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Kirkenes: A Norwegian Town United by Compassion

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The town of Kirkenes lies on a peninsula facing the Barents Sea, which borders both Russia and Finland. Just a little over two square kilometers in size, Kirkenes has a population of an estimated 3,500. Apart from the Norwegian and Sami native people, migrants from Finland, Germany, Russia, Ukraine, and other countries are among its residents.

On February 24, 2022, things changed overnight when Russia started its invasion of Ukraine. On May 11, as a gesture showing solidarity with the Ukrainian people and condemning the war, Kirkenes severed ties with Russia and urged its local businesses to reduce dependency on the country. Because of its strategic position connecting Norway, Russia, and Finland, Kirkenes has experienced its share of tragedy caused by war.

In 2015, the town welcomed hundreds of Syrian refugees each week, after they crossed the border on bicycles, and then entered Norway from Russia. In the last few months, Kirkenes has seen an increasing influx of Russian migrants escaping the tight control of the government.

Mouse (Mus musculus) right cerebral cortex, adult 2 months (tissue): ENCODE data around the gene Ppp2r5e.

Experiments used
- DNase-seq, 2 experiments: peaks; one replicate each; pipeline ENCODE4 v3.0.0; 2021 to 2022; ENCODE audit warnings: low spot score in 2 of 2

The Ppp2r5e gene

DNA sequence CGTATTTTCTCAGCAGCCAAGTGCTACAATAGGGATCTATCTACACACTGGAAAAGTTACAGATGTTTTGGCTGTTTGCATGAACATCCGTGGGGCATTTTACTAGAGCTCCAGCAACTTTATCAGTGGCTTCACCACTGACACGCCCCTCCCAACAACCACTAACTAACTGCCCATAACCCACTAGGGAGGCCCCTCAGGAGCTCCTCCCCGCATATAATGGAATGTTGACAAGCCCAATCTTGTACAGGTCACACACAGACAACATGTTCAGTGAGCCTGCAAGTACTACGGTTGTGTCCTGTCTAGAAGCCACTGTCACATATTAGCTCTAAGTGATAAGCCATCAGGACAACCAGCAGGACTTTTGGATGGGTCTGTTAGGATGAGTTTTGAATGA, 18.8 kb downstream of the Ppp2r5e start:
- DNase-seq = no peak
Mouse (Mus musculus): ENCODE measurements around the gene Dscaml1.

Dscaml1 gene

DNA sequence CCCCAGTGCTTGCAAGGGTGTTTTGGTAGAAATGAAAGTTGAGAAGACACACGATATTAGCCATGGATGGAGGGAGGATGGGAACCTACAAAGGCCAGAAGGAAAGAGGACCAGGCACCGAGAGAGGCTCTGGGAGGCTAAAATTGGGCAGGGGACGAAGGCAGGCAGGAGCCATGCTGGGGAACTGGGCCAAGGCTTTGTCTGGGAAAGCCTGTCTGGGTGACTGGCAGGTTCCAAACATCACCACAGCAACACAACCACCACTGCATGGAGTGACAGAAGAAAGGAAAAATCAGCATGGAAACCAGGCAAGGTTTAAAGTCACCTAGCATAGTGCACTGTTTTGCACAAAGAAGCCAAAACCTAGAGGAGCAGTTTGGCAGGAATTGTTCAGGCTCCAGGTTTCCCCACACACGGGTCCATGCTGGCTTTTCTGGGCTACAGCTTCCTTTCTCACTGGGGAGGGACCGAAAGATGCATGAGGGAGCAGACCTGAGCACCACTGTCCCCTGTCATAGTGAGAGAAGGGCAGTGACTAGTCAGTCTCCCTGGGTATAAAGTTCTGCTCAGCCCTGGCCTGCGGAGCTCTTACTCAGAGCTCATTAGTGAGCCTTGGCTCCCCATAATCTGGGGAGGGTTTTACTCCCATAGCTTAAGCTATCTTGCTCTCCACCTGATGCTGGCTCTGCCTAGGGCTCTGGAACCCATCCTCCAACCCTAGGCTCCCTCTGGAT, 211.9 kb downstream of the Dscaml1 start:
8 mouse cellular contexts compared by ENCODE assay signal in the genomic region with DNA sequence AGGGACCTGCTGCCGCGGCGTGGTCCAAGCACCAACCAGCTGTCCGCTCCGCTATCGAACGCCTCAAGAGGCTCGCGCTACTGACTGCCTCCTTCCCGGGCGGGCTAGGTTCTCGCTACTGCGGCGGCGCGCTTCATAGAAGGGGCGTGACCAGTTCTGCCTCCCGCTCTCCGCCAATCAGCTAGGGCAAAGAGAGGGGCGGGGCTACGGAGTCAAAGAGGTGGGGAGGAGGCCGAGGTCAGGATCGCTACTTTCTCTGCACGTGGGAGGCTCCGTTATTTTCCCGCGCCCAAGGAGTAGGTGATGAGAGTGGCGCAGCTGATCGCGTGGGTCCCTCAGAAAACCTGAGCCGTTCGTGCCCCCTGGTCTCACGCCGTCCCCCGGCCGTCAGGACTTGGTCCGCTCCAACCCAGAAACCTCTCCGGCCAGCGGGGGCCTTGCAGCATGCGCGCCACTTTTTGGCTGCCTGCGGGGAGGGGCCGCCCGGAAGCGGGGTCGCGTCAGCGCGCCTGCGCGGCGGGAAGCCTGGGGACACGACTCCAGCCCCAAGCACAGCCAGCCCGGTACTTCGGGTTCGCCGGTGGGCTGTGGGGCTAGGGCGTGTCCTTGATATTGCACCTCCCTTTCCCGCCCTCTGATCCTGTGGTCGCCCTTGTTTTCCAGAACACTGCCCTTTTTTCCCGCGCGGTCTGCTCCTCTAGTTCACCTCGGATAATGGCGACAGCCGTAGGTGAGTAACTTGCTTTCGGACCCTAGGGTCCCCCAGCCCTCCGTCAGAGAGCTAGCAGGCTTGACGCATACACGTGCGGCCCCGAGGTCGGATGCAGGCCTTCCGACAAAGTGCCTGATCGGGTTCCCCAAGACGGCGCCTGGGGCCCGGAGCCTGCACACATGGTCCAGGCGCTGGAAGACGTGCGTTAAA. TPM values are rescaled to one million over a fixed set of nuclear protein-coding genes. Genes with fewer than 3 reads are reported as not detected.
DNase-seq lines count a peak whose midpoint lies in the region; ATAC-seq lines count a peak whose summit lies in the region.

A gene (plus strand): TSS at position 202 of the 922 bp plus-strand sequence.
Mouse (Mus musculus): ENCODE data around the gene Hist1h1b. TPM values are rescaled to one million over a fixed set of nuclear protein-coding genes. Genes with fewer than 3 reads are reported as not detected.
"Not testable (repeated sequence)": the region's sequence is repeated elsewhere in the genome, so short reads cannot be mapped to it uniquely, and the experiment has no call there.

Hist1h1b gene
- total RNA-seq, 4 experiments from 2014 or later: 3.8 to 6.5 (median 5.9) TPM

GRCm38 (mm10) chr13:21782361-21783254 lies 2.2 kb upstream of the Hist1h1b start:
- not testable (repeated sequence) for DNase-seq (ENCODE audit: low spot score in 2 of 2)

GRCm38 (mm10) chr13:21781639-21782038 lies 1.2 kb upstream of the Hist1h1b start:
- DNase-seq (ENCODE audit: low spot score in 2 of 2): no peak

Rock carvings discovered a few kilometers from the town suggest that human habitation in the area dates back from 5200 to 4200 BC. In the early 1900s, Kirkenes began to develop economically because of the iron-ore mining industry, and in recent years, its important geographical location has presented new opportunities.

Kirkenes is also gaining a reputation as a tourist town. Located in the middle of the Aurora Zone, Kirkenes has an estimated 200 Aurora Borealis nights per year. The annual reindeer-people migration in Kirkenes is an important traditional event that has lasted for thousands of years in the Sami culture.

The indigenous Sami people of arctic Scandinavia were the earliest inhabitants of the Kirkenes area thousands of years ago. The Sami people follow their natural way of life and work to protect the environment of their homeland. Along with the rest of the world, the residents of Kirkenes are looking forward to a quick end to Russia’s war so that they resume open, free travel and communication with their old friends and neighbors.
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